Esther Kartiganer '59, a '60 Minutes' producer, dies at 74
The pioneering journalist remained engaged with Brandeis throughout her life
Pioneering journalist Esther Kartiganer ’59, who rose from a job as a temporary assistant at CBS to become a senior producer with the television network’s flagship “60 Minutes” news program at a time when few women held leadership positions in journalism, died of a heart attack on Aug. 1 in Aspen, Colo. She was 74.
Kartiganer, who had homes in Colorado and New York, was stricken while engaged in a favorite pastime: riding her bicycle to a ski lift that would transport her to a mountaintop, where she enjoyed reading the New York Times, according to CBS.
The winner of 13 Emmy Awards, Kartiganer served as senior editor and then senior producer at “60 Minutes,” the highly rated television news magazine, during a career at CBS that spanned more than 40 years. At “60 Minutes,” she worked on one of the first TV news stories on Shaken Baby Syndrome and also helped produce a piece on the dangers of sulfites that led to new regulations regarding their use.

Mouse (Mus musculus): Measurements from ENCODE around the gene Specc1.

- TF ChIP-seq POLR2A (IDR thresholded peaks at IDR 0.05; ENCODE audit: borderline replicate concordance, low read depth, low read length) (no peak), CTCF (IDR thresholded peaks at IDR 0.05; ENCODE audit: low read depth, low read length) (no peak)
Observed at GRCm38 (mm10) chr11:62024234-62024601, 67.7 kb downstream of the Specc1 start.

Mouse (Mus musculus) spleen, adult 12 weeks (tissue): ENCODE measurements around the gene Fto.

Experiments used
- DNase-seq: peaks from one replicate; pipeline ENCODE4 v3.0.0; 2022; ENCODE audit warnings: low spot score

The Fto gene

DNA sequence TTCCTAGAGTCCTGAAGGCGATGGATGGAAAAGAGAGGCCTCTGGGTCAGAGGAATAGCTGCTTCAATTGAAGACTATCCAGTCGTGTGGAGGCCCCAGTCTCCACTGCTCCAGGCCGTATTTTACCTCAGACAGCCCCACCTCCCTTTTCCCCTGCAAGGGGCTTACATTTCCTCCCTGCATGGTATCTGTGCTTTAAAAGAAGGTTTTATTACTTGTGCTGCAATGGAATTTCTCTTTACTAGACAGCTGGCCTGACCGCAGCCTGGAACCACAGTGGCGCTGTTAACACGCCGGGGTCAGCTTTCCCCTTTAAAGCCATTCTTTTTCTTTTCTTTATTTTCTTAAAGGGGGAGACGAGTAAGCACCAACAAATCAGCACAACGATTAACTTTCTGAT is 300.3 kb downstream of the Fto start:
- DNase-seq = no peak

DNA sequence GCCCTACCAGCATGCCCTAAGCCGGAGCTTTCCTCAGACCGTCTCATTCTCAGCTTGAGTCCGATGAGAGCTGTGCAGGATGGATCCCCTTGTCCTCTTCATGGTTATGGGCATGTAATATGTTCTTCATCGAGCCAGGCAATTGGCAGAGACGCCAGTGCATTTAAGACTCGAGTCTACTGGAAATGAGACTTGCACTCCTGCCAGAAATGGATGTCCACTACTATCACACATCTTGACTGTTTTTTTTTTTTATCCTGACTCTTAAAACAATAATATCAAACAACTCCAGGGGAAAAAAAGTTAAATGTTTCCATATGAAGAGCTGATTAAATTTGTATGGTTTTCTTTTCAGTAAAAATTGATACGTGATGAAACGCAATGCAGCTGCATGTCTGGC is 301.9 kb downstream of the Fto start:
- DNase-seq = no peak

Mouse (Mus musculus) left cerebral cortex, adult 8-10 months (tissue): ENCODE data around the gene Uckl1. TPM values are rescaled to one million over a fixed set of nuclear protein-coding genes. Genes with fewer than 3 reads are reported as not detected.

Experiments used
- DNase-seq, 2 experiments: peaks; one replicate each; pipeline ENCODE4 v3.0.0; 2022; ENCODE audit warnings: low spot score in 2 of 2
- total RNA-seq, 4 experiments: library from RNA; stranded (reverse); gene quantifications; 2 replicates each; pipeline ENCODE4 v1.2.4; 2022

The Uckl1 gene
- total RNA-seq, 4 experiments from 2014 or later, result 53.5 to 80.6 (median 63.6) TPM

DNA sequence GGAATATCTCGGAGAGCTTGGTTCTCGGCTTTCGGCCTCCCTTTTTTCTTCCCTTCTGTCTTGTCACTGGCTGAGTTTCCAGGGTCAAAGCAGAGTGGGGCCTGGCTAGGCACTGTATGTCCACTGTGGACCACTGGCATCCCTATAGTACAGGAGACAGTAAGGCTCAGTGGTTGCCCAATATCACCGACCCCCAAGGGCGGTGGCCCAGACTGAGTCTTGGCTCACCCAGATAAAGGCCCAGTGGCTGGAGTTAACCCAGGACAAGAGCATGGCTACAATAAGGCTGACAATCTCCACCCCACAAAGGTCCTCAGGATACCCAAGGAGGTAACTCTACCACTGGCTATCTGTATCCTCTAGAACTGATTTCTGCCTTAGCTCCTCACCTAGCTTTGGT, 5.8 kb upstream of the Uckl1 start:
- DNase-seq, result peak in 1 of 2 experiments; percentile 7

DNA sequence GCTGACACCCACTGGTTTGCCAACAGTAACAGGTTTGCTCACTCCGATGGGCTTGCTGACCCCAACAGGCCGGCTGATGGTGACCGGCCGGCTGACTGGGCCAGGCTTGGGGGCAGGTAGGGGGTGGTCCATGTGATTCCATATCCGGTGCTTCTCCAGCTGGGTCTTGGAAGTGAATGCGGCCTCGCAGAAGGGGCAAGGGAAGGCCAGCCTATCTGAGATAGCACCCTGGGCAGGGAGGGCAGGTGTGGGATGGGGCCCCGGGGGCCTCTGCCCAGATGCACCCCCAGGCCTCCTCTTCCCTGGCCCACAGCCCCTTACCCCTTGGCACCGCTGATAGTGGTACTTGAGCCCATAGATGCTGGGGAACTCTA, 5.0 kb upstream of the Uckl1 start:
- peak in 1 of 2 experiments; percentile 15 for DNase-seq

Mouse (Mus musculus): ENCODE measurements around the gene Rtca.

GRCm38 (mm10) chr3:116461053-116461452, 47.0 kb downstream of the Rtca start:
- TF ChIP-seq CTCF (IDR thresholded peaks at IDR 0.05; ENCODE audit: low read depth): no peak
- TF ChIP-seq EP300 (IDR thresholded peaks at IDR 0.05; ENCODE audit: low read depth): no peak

“She was a highly respected colleague at ‘60 Minutes’ and worked on many major news stories,” said Brandeis Trustee Allen Alter ’71, a senior producer at CBS News who landed his first job at the network in 1971 with assistance from Kartiganer. “In later years, she became the conscience of '60 Minutes’ and ensured that what appeared on the air was journalistically sound and accurately reflected the reporting.”
At Brandeis, Kartiganer was a founding member of the Women's and Gender Studies Program’s national board and served as its co-chair for many years. Upon her retirement from CBS in 2005, the network made a generous gift in her honor to help fund a professorship in women’s and gender studies.
"Esther was a kind of driving force behind anything she was passionate about, and she was absolutely passionate about Brandeis and the Women’s and Gender Studies Program,” said Sue Lanser, the program chair and a professor of English, women's and gender studies, and comparative literature. “She saw first-hand how difficult it was for women, and wanted to live out the Brandeis values of equality and justice. She saw the Women’s and Gender Studies Program as a path to do it.”